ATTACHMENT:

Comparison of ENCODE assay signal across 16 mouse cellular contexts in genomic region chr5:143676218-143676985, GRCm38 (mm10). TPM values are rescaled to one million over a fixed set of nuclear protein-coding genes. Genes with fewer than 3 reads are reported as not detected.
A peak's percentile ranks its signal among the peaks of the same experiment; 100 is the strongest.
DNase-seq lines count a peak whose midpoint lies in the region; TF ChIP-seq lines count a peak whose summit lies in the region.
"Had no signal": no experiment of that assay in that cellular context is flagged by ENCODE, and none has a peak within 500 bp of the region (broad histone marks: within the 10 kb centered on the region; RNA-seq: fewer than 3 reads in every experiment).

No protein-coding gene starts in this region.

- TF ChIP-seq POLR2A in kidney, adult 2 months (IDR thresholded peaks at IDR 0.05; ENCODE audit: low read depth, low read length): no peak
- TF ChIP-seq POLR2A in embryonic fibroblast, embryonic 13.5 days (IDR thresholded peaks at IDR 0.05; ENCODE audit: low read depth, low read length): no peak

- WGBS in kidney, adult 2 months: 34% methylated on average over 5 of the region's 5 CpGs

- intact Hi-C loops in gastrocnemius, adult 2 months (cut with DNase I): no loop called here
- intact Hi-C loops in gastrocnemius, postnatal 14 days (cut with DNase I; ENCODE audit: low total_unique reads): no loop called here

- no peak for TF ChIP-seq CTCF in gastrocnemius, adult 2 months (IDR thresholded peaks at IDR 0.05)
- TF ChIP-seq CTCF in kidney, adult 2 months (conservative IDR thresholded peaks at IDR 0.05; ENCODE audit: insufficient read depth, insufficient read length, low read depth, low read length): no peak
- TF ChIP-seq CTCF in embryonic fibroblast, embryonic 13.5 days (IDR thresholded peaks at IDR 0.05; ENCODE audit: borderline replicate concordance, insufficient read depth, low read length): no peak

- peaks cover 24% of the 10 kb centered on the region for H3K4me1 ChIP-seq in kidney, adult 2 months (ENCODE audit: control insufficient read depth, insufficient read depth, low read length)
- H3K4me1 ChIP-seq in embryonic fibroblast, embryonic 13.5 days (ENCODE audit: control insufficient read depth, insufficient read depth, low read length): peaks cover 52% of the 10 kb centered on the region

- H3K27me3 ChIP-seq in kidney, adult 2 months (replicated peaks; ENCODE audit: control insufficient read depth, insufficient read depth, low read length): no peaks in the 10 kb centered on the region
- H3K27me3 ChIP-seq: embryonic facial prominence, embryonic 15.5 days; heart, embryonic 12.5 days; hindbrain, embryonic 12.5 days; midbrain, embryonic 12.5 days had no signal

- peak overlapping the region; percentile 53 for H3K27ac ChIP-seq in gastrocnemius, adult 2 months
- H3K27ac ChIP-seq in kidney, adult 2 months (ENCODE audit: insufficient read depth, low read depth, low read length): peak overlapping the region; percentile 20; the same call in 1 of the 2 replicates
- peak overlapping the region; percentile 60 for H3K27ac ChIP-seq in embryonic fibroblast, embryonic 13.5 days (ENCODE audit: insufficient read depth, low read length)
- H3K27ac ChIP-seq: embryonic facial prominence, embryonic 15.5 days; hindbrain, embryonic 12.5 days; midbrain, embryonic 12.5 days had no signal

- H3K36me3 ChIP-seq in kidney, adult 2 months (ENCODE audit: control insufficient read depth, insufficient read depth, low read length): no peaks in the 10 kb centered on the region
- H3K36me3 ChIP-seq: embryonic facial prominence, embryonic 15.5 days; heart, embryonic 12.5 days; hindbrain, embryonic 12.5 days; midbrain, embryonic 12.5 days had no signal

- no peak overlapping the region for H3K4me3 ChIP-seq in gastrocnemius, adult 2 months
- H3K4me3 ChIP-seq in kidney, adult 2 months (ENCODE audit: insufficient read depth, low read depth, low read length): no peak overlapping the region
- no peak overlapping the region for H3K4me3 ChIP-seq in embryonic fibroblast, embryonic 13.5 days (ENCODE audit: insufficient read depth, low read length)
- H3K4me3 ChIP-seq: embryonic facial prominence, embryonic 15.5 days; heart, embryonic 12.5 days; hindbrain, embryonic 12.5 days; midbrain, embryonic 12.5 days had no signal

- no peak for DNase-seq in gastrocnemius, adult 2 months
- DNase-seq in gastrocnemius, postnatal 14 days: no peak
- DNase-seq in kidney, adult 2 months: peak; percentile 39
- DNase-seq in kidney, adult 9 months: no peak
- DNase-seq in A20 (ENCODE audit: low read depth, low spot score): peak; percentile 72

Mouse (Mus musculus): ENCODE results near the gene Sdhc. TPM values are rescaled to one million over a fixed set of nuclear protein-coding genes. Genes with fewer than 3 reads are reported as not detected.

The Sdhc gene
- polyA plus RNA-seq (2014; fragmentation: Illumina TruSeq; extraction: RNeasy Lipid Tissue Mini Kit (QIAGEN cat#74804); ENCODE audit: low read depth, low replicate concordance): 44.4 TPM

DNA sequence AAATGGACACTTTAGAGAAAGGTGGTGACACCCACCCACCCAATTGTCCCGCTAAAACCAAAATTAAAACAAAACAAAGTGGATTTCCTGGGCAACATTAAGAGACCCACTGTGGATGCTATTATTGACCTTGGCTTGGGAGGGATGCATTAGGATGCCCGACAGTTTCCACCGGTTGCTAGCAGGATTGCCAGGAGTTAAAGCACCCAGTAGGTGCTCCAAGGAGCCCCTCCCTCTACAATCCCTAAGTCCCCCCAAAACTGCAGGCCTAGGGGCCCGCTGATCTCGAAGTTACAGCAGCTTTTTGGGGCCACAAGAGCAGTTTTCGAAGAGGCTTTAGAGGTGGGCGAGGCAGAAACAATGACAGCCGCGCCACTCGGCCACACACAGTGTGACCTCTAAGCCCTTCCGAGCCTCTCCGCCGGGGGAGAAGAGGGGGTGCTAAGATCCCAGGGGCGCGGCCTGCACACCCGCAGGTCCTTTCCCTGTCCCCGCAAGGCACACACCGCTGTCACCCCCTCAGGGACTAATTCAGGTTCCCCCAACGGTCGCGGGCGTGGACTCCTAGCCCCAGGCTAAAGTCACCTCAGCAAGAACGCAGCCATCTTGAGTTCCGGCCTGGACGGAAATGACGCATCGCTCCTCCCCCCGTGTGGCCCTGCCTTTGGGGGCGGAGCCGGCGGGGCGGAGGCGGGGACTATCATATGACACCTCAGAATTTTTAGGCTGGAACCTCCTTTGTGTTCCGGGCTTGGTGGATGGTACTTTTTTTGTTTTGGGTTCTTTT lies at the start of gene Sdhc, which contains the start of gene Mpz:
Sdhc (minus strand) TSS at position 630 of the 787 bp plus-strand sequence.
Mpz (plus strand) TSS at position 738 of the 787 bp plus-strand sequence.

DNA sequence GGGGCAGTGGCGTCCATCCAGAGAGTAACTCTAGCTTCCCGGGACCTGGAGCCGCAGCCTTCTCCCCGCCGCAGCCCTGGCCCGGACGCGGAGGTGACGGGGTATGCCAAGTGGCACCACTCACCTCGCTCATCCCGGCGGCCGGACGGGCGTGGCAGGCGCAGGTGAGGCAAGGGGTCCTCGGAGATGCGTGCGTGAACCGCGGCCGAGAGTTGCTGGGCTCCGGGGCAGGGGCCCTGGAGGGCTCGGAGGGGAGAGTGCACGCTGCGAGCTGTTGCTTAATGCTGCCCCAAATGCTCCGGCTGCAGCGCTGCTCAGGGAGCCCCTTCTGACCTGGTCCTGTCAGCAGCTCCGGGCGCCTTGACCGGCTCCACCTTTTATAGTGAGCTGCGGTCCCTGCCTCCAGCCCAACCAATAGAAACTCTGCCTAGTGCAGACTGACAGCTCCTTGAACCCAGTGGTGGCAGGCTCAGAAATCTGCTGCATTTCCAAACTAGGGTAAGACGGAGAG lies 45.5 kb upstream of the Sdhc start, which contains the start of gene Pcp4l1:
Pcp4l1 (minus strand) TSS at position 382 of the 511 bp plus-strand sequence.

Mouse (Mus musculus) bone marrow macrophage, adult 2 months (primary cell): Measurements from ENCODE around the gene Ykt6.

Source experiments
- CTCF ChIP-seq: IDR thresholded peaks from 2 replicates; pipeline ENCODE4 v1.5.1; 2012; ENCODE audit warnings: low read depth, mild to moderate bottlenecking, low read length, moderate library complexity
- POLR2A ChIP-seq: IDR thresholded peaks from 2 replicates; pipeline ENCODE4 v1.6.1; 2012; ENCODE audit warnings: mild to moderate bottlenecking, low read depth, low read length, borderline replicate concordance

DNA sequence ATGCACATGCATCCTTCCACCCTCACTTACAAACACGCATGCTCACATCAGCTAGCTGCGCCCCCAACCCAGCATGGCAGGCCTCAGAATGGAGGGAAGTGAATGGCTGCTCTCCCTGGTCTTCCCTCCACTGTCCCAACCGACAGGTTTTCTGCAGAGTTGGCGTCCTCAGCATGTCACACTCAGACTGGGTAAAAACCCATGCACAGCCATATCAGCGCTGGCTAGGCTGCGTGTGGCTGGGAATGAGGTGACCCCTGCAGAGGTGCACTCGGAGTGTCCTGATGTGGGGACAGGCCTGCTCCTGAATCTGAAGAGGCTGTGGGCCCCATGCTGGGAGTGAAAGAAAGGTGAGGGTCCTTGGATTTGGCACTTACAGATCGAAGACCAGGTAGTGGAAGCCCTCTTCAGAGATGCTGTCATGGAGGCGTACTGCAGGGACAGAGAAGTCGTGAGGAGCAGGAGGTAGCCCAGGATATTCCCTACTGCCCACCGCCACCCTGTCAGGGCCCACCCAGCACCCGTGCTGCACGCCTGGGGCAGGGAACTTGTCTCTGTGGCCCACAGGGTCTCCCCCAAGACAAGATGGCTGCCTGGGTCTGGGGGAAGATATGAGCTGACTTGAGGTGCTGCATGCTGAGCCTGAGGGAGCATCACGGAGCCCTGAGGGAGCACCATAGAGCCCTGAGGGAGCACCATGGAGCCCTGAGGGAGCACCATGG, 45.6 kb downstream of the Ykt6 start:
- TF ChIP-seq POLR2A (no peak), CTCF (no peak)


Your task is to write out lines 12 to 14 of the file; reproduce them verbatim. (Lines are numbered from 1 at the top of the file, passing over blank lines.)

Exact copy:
- TF ChIP-seq CTCF in kidney, adult 2 months (conservative IDR thresholded peaks at IDR 0.05; ENCODE audit: insufficient read depth, insufficient read length, low read depth, low read length): no peak
- TF ChIP-seq CTCF in embryonic fibroblast, embryonic 13.5 days (IDR thresholded peaks at IDR 0.05; ENCODE audit: borderline replicate concordance, insufficient read depth, low read length): no peak

- peaks cover 24% of the 10 kb centered on the region for H3K4me1 ChIP-seq in kidney, adult 2 months (ENCODE audit: control insufficient read depth, insufficient read depth, low read length)